Chicken of the Sea hires David & Goliath to revitalize the brand

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An image from a Chicken of the Sea ad last year.
An image from a Chicken of the Sea ad last year. Credit: Chicken of the Sea

Chicken of the Sea hired David & Goliath as its creative agency of record as the marketer of canned tuna and other seafood products tries to give its smaller brand a more modern voice.

Van Camp Seafood began canning fish in 1914 and later changed its name to Chicken of the Sea in reference to how some fisherman described canned white albacore, because of its mild flavor and similar color. While it's been around for more than 100 years, however, Chicken of the Sea is a distant No. 3 in the market, with annual sales that are roughly one-third as large as StarKist, which has a commanding lead in shelf-stable seafood, according to data from Euromonitor International.

Now Chicken of the Sea has a challenger spirit, according to David Angelo, David & Goliath's founder and chairman.

"We all remember the mermaid, right?" says Angelo, referring to the brand's mascot. "I grew up with this brand as a kid back when we didn't have a thousand channels and cell phones, back when tuna was a pretty important part of our family's diet."

Decades of Chicken of the Sea ads featured the mermaid character. It first appeared on packaging in 1952, followed in 1960 by the "Ask any mermaid" jingle. The mermaid got a name, Catalina, in 2014.

So, will the old mermaid jingle return? "Let me get back to you on that," Angelo says, declining to get into specifics.

Chicken of the Sea got a brief moment of reality-TV glory in 2003, when Jessica Simpson asked of it, "Is this chicken, what I have, or is this fish?"

The account win includes strategy and creative, as well as media planning and buying, which David & Goliath says it will work on in partnership with Canvas Worldwide. Chicken of the Sea, which is owned by Thai Union Group, says E29 Marketing handled integrated marketing efforts for the brand from 2014 until March.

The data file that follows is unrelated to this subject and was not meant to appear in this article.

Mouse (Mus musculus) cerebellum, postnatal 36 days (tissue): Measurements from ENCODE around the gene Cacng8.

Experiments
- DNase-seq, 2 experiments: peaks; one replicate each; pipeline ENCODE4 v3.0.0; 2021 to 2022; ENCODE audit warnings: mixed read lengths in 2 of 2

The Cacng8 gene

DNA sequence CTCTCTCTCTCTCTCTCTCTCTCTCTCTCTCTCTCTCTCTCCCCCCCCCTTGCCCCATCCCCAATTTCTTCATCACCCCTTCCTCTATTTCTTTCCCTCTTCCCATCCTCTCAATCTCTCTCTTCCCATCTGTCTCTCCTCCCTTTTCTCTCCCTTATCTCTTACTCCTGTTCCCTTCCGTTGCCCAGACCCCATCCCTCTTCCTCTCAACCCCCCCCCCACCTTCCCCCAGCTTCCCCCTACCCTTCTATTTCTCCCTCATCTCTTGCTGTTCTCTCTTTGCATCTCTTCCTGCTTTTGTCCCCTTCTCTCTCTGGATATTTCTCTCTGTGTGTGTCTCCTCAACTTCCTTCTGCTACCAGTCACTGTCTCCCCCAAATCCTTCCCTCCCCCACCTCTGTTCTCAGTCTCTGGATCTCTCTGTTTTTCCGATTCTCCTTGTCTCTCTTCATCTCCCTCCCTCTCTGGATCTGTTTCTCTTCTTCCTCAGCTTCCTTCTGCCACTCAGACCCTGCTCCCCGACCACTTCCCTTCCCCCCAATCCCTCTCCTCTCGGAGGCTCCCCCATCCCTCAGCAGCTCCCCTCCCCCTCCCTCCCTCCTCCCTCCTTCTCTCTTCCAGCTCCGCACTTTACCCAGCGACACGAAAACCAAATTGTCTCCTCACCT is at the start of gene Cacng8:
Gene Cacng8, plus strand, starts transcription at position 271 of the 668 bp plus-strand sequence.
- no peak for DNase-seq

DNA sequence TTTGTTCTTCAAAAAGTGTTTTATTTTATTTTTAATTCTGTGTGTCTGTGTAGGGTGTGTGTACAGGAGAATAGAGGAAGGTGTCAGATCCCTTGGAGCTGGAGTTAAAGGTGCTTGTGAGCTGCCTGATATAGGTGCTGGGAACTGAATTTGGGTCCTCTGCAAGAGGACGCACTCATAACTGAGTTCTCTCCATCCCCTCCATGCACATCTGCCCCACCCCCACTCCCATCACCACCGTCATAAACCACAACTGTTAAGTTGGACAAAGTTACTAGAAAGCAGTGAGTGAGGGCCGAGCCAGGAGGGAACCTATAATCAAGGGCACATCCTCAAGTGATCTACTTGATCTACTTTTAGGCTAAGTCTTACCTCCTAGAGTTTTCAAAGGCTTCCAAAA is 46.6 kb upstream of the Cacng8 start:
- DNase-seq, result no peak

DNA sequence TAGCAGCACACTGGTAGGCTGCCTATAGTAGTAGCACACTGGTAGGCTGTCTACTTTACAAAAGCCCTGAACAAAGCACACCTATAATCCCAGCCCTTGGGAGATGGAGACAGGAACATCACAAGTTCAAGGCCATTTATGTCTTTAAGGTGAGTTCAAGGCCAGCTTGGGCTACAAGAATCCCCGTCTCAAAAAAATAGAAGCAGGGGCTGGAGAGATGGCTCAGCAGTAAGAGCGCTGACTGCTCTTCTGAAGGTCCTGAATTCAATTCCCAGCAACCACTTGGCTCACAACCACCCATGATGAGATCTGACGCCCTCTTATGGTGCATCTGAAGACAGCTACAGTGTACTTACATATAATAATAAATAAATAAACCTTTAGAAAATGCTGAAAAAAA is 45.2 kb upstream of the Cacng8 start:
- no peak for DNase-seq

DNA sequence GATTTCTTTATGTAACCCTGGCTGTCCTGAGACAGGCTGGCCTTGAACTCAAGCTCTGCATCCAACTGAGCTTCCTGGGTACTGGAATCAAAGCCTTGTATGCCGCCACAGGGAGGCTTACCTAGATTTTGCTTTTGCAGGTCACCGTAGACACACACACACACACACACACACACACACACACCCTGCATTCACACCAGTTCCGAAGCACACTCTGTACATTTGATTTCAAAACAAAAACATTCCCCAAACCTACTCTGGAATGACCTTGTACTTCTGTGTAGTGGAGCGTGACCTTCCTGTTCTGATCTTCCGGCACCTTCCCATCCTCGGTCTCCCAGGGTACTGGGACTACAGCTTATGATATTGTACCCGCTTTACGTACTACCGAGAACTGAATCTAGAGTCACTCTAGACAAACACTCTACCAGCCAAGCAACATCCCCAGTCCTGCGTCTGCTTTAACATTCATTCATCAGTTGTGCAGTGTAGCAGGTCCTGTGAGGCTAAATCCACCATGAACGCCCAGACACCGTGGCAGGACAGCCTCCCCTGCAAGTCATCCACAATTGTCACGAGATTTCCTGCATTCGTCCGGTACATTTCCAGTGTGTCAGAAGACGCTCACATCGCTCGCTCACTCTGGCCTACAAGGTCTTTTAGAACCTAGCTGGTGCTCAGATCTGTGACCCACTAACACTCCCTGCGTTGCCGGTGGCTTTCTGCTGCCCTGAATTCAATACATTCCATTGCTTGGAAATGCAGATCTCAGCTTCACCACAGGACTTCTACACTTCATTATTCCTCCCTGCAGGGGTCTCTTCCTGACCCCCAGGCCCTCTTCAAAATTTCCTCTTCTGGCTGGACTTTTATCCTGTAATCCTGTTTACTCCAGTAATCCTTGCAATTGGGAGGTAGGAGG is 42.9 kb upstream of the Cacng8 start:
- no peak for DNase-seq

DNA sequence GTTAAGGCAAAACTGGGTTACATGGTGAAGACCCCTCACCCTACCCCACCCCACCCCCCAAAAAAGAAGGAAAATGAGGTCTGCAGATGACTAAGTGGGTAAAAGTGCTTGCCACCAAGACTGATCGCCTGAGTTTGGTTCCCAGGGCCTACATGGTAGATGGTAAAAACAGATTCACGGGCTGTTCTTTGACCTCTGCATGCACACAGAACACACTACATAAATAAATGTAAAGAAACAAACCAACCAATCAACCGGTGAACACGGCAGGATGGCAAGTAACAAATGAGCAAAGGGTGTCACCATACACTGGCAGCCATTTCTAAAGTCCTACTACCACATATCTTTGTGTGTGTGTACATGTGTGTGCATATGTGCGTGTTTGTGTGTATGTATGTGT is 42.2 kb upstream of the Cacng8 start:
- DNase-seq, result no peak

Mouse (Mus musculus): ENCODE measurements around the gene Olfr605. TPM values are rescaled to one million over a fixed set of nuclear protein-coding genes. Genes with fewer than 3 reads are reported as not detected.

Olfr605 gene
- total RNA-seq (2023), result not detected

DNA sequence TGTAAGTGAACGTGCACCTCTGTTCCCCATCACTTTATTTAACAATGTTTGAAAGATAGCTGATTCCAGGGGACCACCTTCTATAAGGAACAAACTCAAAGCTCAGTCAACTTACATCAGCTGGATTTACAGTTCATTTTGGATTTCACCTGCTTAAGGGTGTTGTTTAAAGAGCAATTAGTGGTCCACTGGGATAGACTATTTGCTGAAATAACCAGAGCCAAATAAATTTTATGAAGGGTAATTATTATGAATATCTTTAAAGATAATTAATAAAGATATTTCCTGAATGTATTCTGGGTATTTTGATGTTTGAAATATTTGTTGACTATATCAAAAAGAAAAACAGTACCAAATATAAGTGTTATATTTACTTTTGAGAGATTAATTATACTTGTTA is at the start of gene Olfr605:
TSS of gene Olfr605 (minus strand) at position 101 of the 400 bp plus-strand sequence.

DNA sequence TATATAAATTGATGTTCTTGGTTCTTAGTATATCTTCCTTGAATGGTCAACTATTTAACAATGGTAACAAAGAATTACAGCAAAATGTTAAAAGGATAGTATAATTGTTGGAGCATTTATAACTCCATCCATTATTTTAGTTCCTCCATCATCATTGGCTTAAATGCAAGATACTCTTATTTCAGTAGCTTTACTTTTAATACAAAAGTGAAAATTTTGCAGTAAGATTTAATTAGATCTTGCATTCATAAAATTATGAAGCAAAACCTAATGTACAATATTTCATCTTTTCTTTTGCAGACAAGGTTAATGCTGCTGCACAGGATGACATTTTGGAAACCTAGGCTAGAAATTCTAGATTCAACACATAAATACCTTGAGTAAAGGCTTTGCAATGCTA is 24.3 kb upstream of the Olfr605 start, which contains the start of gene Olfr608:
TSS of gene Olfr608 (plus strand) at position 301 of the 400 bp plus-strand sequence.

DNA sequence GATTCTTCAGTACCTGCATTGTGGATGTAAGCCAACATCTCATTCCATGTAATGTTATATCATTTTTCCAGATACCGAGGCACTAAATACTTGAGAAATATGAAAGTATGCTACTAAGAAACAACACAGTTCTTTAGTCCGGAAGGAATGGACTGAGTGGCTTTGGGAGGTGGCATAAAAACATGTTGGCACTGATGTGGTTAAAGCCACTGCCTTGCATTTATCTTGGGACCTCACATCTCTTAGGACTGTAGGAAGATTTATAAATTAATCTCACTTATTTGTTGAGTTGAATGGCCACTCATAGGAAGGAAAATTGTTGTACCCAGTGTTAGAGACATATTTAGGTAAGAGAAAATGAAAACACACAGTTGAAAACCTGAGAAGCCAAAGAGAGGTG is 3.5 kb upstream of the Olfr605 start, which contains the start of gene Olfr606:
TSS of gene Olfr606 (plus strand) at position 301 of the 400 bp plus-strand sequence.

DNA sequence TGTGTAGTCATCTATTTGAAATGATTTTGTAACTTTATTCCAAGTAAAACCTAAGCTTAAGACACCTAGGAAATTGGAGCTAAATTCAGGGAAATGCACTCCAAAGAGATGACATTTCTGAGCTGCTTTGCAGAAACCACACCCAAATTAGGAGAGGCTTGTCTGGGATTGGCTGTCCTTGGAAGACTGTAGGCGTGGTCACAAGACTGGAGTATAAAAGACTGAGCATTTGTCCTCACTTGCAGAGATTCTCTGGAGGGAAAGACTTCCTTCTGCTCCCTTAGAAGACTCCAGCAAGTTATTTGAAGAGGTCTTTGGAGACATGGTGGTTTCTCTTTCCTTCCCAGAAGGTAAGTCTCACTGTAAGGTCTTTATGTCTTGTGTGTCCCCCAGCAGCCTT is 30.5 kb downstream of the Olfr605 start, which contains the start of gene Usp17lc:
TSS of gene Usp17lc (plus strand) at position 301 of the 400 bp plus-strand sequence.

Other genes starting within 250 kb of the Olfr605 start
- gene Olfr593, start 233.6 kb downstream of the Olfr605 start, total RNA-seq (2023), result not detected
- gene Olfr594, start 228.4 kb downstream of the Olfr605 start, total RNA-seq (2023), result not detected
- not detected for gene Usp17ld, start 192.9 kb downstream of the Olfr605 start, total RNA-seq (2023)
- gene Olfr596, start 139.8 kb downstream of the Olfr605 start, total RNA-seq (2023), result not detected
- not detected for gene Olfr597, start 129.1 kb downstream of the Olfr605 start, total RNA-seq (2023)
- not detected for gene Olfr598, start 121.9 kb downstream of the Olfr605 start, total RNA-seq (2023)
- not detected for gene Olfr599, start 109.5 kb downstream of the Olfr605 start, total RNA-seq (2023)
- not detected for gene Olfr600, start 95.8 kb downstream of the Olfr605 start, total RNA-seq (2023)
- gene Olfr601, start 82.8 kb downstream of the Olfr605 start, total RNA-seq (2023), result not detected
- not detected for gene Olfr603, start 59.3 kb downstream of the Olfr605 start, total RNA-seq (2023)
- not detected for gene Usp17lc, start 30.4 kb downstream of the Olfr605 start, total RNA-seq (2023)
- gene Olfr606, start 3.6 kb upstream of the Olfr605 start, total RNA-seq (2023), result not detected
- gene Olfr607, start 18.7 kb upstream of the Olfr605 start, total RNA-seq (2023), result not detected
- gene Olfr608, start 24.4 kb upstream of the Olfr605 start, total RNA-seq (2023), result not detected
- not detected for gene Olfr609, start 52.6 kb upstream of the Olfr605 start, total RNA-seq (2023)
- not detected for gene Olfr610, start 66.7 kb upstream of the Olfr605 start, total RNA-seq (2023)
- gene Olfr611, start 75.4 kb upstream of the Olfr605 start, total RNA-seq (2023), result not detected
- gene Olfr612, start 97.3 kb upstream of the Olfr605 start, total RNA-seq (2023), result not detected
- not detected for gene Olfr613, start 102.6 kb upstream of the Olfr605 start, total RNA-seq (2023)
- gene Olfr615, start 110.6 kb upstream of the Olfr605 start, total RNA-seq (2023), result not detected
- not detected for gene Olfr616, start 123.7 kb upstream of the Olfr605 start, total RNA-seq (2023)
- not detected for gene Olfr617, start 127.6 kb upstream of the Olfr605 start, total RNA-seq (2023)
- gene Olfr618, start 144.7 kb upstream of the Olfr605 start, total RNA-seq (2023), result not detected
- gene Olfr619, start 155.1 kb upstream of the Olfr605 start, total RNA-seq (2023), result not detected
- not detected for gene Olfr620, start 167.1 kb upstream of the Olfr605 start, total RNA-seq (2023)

Diego Isaza, VP of marketing, Chicken of the Sea, says his team wants to revitalize the brand and introduce it to a new generation.

In 2017, Chicken of the Sea tested an ad campaign that played on the chicken-or-fish question, featuring a talking chicken discussing the brand.

Rough seas

Even with the rising interest in protein-packed diets, each of the three leading shelf-stable seafood brands saw sales declines in 2017 and 2016, with Chicken of the Sea losing more ground than StarKist and Bumble Bee, according to Euromonitor. Its data shows Chicken of the Sea's 2017 sales fell 1.6 percent, to $242.4 million, StarKist fell 0.8 percent to $733.3 million and Bumble Bee fell 0.2 percent to $481.9 million.

Angelo says Chicken of the Sea will do incremental advertising in multiple channels. Chicken of the Sea's U.S. measured media spending plunged to $513,500 in 2017 from $2 million in 2016, according to data from Kantar Media. StarKist spent about $16.3 million on measured media in 2017, down from $17.5 million in 2016. StarKist recently began running ads featuring actress Candace Cameron Bure for its new chicken pouch products. (Yes, that tuna company actually is selling chicken.)

Innocean Worldwide's David & Goliath has one other client in the food industry, fast feeder Jack in the Box. Its last packaged food client was Popchips.

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